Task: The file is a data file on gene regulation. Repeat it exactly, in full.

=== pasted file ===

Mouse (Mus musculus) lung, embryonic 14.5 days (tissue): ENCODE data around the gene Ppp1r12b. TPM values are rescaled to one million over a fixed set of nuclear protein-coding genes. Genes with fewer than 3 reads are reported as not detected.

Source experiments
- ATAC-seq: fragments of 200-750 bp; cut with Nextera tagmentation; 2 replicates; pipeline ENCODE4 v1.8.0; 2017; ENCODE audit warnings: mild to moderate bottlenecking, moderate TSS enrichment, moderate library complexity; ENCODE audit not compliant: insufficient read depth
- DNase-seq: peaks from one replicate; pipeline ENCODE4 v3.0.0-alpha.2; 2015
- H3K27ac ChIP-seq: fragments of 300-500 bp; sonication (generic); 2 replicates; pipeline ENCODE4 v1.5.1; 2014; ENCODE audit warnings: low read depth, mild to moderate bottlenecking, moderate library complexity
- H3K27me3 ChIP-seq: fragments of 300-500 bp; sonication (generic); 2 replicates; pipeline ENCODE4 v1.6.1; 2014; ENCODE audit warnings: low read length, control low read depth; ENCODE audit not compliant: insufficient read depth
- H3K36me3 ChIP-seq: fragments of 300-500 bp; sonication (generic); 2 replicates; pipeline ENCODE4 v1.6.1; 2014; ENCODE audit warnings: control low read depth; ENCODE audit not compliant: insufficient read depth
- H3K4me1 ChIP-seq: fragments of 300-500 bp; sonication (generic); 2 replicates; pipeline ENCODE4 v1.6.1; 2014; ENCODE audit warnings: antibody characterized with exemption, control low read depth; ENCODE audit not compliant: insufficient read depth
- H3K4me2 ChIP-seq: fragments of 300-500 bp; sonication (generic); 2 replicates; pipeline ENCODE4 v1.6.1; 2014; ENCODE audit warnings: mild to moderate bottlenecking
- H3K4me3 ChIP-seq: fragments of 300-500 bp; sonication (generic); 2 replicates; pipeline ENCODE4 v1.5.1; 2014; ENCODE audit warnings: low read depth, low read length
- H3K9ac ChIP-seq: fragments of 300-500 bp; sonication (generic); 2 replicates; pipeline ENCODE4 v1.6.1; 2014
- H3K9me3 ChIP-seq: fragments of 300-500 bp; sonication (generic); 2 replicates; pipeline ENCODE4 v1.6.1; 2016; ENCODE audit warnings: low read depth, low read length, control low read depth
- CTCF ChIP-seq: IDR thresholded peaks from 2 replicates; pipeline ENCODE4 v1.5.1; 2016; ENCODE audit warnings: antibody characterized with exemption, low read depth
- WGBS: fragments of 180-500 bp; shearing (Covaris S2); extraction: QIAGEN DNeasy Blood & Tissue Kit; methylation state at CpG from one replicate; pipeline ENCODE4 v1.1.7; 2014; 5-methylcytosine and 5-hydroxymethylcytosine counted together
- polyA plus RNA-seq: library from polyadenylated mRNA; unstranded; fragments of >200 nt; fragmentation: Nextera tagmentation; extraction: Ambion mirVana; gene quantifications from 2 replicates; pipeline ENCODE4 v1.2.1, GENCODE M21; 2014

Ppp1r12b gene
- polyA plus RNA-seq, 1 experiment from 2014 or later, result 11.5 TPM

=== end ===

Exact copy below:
Mouse (Mus musculus) lung, embryonic 14.5 days (tissue): ENCODE data around the gene Ppp1r12b. TPM values are rescaled to one million over a fixed set of nuclear protein-coding genes. Genes with fewer than 3 reads are reported as not detected.

Source experiments
- ATAC-seq: fragments of 200-750 bp; cut with Nextera tagmentation; 2 replicates; pipeline ENCODE4 v1.8.0; 2017; ENCODE audit warnings: mild to moderate bottlenecking, moderate TSS enrichment, moderate library complexity; ENCODE audit not compliant: insufficient read depth
- DNase-seq: peaks from one replicate; pipeline ENCODE4 v3.0.0-alpha.2; 2015
- H3K27ac ChIP-seq: fragments of 300-500 bp; sonication (generic); 2 replicates; pipeline ENCODE4 v1.5.1; 2014; ENCODE audit warnings: low read depth, mild to moderate bottlenecking, moderate library complexity
- H3K27me3 ChIP-seq: fragments of 300-500 bp; sonication (generic); 2 replicates; pipeline ENCODE4 v1.6.1; 2014; ENCODE audit warnings: low read length, control low read depth; ENCODE audit not compliant: insufficient read depth
- H3K36me3 ChIP-seq: fragments of 300-500 bp; sonication (generic); 2 replicates; pipeline ENCODE4 v1.6.1; 2014; ENCODE audit warnings: control low read depth; ENCODE audit not compliant: insufficient read depth
- H3K4me1 ChIP-seq: fragments of 300-500 bp; sonication (generic); 2 replicates; pipeline ENCODE4 v1.6.1; 2014; ENCODE audit warnings: antibody characterized with exemption, control low read depth; ENCODE audit not compliant: insufficient read depth
- H3K4me2 ChIP-seq: fragments of 300-500 bp; sonication (generic); 2 replicates; pipeline ENCODE4 v1.6.1; 2014; ENCODE audit warnings: mild to moderate bottlenecking
- H3K4me3 ChIP-seq: fragments of 300-500 bp; sonication (generic); 2 replicates; pipeline ENCODE4 v1.5.1; 2014; ENCODE audit warnings: low read depth, low read length
- H3K9ac ChIP-seq: fragments of 300-500 bp; sonication (generic); 2 replicates; pipeline ENCODE4 v1.6.1; 2014
- H3K9me3 ChIP-seq: fragments of 300-500 bp; sonication (generic); 2 replicates; pipeline ENCODE4 v1.6.1; 2016; ENCODE audit warnings: low read depth, low read length, control low read depth
- CTCF ChIP-seq: IDR thresholded peaks from 2 replicates; pipeline ENCODE4 v1.5.1; 2016; ENCODE audit warnings: antibody characterized with exemption, low read depth
- WGBS: fragments of 180-500 bp; shearing (Covaris S2); extraction: QIAGEN DNeasy Blood & Tissue Kit; methylation state at CpG from one replicate; pipeline ENCODE4 v1.1.7; 2014; 5-methylcytosine and 5-hydroxymethylcytosine counted together
- polyA plus RNA-seq: library from polyadenylated mRNA; unstranded; fragments of >200 nt; fragmentation: Nextera tagmentation; extraction: Ambion mirVana; gene quantifications from 2 replicates; pipeline ENCODE4 v1.2.1, GENCODE M21; 2014

Ppp1r12b gene
- polyA plus RNA-seq, 1 experiment from 2014 or later, result 11.5 TPM